I’m not particularly fond of the idea of adding less logic to Wonder Woman’s character. One of the things i have always appreciated about Diane is her ability to think things through, her strong valuation of the truth, and her dedication to just rather than simply vengeance. In short, there’s a reason Diane doesn’t often think with her heart over her head, and that is part of what makes the characters to me.

However, it does make business sense to include a female writer on the team. Meredith herself points out that, ” if you’re going to try to attract that female market that you appeal to them on every level — your writing demographic reflects the demographic of your readership.” Adding more stereo-typically feminine markers to Diane is perhaps one way to endear her to newer readers.

I’m willing to give the Finches the benefit of the doubt on the majority of these issues and wait until their first story comes out to make judgement. At least I was until reading this interview with Comic Book Resources. When asked what he’s most excited to touch on with the book David Finch responds,

Really, from where I come from, and we’ve talked about this a lot, we want to make sure it’s a book that treats her as a human being first and foremost, but is also respectful of the fact that she represents something more. We want her to be a strong — I don’t want to say feminist, but a strong character. Beautiful, but strong.

I appreciate the fact that the Finches are attempting to humanize Wonder Woman. She’s always been a wildly unapproachable character to me, and I think she needs a good re-vamp in that area. However, that statement coupled with this image of Wonder Woman that Finch has previously drawn, make me seriously question this creative team before they’ve even had their chance.

Art by David Finch

Art by David Finch

The Wondy in the picture above does not look particularly strong to me. Instead, while she appears to have strong thighs, Finch has been careful to demonstrate that Wonder Woman has a thigh-gap and if Wonder Woman’s arms were really as muscular as they’re drawn in this image her bust would be much smaller. DC Women Kicking Ass points out that one of David Finch’s previous portraits of Wonder Woman went viral – as people parodied the ridiculous pose Finch drew her in.


The interviews and the art make me fell like this new story is going to be super heroine re-hash of Sex and the City where we’ll see if Diane can really manage to have it all. Post-feminism at its finest. While Wonder Woman definitely needs a flaw or two to add a certain level of humanity, I’m not sure this team is right for the job. I’ll personally be continuing my Wonder Woman boycott – at least until this amazing collection from IDW comes out.

The Internet Reacts to GiantBombs New (White Male) Hire

Giantbomb is one of the many popular gaming websites around the internet, and one of the few that was recently hiring a new editor. It’s tough to break into the games journalism world, and many hopeful applicants send a resume off with fingers crossed, dreaming dreams of health care, steady pay, and an official job title. Last night, the new hire was anounced: Dan Ryckert (formerly of GameInformer) and the internet went crazy.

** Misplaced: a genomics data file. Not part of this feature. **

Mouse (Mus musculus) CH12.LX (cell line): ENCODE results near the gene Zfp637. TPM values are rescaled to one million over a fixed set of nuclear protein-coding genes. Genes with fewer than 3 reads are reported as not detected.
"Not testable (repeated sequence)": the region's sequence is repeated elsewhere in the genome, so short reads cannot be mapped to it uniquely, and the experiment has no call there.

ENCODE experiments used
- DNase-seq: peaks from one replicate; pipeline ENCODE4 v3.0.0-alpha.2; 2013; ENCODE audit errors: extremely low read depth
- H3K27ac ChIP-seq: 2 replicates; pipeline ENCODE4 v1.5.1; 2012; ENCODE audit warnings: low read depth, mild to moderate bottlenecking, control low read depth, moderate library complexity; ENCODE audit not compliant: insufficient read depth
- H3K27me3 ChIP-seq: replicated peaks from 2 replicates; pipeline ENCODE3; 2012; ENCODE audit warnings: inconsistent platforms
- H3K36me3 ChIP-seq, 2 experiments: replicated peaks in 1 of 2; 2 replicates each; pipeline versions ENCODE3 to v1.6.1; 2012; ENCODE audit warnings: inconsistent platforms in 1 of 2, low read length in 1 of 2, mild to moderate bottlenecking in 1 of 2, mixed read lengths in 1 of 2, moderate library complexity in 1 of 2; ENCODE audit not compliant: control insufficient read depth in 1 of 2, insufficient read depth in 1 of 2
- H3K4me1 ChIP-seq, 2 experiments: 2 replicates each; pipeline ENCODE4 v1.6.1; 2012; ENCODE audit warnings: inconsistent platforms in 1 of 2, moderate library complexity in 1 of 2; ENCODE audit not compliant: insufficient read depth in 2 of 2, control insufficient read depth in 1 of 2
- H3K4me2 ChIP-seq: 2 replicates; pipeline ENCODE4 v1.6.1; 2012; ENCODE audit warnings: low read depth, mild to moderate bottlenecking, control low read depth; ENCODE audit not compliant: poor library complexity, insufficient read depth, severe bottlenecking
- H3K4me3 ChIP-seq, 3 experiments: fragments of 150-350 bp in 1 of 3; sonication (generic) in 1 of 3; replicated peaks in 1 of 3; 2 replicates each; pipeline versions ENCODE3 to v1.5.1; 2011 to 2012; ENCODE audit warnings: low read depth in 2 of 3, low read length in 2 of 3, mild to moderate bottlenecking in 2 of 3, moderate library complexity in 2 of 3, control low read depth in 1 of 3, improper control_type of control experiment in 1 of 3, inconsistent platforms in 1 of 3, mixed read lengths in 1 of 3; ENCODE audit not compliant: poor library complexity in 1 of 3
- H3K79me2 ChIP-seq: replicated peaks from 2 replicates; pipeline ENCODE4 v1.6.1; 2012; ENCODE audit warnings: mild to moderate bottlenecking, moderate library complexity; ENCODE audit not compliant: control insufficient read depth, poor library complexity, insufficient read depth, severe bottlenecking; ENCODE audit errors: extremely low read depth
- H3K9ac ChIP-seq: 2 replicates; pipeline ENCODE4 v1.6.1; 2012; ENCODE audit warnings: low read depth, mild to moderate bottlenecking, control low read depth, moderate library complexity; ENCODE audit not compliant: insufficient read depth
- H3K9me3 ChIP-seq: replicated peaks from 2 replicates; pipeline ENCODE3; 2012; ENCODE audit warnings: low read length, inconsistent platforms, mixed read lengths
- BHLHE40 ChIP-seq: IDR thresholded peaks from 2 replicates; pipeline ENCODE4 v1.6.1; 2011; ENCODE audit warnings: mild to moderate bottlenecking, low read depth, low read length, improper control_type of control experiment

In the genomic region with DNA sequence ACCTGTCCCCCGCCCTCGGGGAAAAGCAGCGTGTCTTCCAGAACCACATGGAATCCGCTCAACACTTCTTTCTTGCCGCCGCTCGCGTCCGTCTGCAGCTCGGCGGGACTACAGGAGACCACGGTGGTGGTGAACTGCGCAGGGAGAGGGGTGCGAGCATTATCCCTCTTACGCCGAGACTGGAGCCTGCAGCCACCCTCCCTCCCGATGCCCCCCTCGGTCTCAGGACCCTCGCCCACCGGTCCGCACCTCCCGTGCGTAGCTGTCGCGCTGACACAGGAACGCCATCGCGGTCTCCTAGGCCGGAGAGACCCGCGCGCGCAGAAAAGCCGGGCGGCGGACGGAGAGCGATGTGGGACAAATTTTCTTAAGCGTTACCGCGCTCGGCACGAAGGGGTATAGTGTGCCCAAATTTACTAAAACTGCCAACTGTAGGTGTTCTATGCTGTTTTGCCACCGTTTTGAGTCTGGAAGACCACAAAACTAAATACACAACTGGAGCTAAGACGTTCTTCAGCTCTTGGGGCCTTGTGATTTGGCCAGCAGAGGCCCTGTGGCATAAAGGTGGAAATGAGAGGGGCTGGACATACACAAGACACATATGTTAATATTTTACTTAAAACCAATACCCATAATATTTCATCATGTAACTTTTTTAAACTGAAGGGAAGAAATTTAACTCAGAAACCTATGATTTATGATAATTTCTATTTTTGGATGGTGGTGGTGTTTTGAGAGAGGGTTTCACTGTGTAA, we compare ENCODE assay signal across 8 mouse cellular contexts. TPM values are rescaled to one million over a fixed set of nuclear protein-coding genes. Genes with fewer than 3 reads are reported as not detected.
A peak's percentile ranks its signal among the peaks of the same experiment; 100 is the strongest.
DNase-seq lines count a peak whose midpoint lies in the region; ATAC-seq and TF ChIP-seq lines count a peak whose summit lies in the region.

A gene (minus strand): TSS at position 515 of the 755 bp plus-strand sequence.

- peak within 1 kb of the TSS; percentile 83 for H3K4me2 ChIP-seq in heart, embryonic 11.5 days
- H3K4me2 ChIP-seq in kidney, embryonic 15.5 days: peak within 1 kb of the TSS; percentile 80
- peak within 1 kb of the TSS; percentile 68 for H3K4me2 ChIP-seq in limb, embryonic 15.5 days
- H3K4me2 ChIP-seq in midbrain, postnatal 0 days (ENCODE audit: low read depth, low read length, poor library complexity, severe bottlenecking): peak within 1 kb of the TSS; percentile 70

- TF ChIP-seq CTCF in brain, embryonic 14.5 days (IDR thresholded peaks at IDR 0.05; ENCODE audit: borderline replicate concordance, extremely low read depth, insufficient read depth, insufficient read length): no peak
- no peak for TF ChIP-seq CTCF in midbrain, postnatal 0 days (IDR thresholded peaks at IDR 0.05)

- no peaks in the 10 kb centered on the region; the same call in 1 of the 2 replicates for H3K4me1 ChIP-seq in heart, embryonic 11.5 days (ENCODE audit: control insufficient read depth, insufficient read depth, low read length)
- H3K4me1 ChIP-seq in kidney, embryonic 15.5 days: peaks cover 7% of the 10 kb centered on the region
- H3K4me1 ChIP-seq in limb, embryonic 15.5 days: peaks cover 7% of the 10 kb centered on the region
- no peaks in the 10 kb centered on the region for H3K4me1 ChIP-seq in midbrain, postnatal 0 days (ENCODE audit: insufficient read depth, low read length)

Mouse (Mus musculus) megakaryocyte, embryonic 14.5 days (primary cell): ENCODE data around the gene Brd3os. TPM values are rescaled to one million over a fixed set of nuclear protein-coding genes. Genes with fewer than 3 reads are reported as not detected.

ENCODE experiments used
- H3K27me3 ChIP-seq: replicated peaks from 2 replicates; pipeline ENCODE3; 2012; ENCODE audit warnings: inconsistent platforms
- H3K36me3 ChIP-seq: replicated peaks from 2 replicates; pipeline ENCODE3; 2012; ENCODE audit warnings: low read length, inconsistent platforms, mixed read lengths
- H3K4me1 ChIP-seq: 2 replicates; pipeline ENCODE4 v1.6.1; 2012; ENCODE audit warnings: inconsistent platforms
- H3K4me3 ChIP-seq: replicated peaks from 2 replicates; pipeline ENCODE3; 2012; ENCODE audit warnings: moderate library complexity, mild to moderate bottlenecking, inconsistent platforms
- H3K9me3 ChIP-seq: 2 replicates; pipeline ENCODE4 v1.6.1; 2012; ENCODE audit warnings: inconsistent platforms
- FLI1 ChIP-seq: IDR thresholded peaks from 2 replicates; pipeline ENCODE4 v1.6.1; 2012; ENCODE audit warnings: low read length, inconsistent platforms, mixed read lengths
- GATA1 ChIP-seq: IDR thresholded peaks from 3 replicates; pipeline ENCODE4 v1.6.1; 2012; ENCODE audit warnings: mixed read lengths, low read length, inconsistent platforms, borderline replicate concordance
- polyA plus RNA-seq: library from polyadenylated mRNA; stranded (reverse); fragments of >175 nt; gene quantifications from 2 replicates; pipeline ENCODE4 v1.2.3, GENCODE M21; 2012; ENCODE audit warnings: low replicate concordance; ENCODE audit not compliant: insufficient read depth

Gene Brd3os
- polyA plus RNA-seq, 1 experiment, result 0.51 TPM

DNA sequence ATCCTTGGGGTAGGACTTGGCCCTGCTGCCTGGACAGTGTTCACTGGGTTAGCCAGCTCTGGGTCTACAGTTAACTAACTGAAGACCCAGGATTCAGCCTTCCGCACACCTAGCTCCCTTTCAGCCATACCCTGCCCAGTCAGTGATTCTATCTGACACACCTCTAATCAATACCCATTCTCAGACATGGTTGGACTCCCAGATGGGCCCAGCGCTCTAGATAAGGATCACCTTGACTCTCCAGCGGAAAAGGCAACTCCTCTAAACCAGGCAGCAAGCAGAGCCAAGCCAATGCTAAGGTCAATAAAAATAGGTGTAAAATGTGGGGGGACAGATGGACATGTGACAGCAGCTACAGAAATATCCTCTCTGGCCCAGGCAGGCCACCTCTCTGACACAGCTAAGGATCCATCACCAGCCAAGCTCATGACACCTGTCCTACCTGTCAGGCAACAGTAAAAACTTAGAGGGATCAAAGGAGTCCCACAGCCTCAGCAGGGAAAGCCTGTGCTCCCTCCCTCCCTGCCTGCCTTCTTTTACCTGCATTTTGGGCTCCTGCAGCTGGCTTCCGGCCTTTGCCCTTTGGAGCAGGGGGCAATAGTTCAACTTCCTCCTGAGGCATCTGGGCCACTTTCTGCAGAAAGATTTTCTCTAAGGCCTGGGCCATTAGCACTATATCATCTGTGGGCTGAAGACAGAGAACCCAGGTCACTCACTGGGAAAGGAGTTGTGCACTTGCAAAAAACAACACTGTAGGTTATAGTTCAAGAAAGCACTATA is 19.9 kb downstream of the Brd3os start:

First of all, let me be clear in saying that none of the following is meant to disparage Dan Ryckert, his work, his qualifications, or his person. From a quick google search it’s clear that he has been a part of the game journo industry for many years, and would naturally be a solid candidate . However, by hiring yet another white male, GiantBomb opened itself up to a large amount of criticism from talented female and minority writers who had also applied for the job.

The first part of this stemmed from many people’s assumption that Dan Ryckert was the best person for the job, and that none of the other applicants (women & minorities) must have had the same qualifications that he did.

That’s when the abuse began, as random trolls on twitter decided that this was a party they just couldn’t help but crash. Lady game journos getting pissed about lack of real journo jobs and lack of diversity hires? Let’s face it – they were just asking to be trolled, amiright? (THE ANSWER IS NO. NO ONE IS EVERY ASKING FOR IT.)

That’s just a few little tidbits. I could scour the internet for more trolling, but honestly I don’t want to bring that on myself anymore than I have to. The problem with all of this, as one person pointed out, that the majority of metrics that are used to justify hiring decisions heavily favor people who fit the same profile.For example Ryckert has previous experience at another large games journo place, which might garner him more respect from the hiring committee than someone writing equally excellent gaming articles at a website that does not have a strong gaming focus.

In her piece “A GDC Epilogue: Powerful Games Journalist Men I have Met” Maddy Myers discusses some of the biases she has faced while attempting to “make it” in the games industry.

I heard through the grapevine that there was a full-time gig opening up at a Big Videogame Site. So, I sent some tentative messages to someone I knew who worked there. I heard almost immediately that there was going to be no vacancy, and that the last time there had been one, this person had suggested my name to Powerful Editor Man. But, Powerful Editor Man had dismissed me because, he said, I mostly write about “gender stuff.”